Living by the Gun and Dying by the Gun: Editor’s Reflections
■ Guns hold different meanings for different groups of people and individuals, complicating communication about gun violence.
■ Investigating causes of gun violence is hampered by congressional restrictions on funding for the Centers for Disease Control and Prevention.
■ Recommendations for family professionals include direct interactions with individuals and families, improved training of professionals, and public policy advocacy.
Gun Violence as a Family Issue
As Schroeder, Quinn, Allen, and Anderson have pointed out in this edition of Family Focus, there are more guns in the United States than people. A logical result of gun ownership is the large number of gun-related deaths each year, whether due to suicide or homicide. An additional set of family-related statistics that was not isolated by any of the authors in these articles is the linkage between gun violence and intimate partner violence (IPV). Studies addressing that topic have shown that IPV events using a gun are 12 times more likely to be lethal than IPV using other types of weapons or bodily force (Saltzman, Mercy, O’Carroll, Rosenberg, & Rhodes, 1992), and one study found that women were five times more likely to be killed by their abuser if that abuser owned a firearm than if not (Campbell et al., 2003).
Clearly, gun violence is a family issue. Family members are being killed, they are afraid of themselves or loved ones being killed, they are mourning the death of other family members and friends, they are using guns to kill themselves, other family members, or intimate partners or threatening to do so, they are being accused of doing so, and/or they are being jailed and serving time for gun crimes. All of this affects family functioning.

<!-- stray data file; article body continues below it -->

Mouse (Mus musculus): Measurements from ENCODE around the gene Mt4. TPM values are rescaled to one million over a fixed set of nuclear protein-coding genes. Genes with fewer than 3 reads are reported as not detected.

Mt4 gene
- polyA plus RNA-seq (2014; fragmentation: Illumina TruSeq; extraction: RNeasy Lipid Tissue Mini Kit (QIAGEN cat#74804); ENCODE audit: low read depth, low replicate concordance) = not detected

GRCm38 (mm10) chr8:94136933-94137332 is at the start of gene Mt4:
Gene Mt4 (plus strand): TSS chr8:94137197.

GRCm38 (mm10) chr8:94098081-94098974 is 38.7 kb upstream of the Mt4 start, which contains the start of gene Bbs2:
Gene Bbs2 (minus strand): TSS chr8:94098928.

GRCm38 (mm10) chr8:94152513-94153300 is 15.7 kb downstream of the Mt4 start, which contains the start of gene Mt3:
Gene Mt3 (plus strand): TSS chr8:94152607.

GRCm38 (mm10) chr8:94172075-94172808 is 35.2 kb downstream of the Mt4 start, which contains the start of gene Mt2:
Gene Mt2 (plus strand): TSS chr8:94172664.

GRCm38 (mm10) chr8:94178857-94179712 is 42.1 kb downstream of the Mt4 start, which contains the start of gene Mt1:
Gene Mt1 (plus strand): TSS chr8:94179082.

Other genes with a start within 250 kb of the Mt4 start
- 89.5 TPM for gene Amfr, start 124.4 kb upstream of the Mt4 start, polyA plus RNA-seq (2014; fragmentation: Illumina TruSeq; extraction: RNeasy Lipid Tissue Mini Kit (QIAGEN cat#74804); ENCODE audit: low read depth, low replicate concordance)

Getting Our Attention
As family professionals, have we been paying attention to all of this? After the mass shooting in February 2018 in Parkland, Florida, at the Marjory Stoneman Douglas High School and the ensuing March for Our Lives, many people began paying attention. It was after those events that the Board of Directors of the National Council on Family Relations discussed having an issue of Family Focus be devoted to the topic of gun violence. This suggests that we as family scholars may be somewhat guilty of the selective vision mentioned in the articles by Hollie, Mitchell and Bromfield, and Smith Lee; that is, did we as professionals and as an organization wake up and take gun violence seriously only when it started to move into White, middle-class communities? It is incumbent on each of us to examine the signs that we may have missed in our work and the aspects of this topic that should have been better addressed in our research, advocacy, and/or intervention. Are we paying attention?
The Meaning of Guns
One thing that became clear when reviewing these contributions was that the authors revealed different meanings of guns. The meanings are not randomly distributed. They appear to be systematically linked to intersections of race, gender, income level, urban/rural residence, and history of oppression by, or inclusion by or exclusion from, those in power, including the police and military.
In their exploration of militarism and violence in popular media, Steuter and Martin discussed a cultural image of guns as representing protection, security, a response to any challenge, and a way to advance national interests. When talking about toy guns, video games, and war play, they used words like clean, sanitized, without victims or bodies, or suffering. The authors present the resulting meaning of guns for many children and young people as a way to attain media coverage and achieve celebrity. Using guns is cool, fun, alluring, and second nature. Steuter and Martin went on to describe the need to counteract these meanings.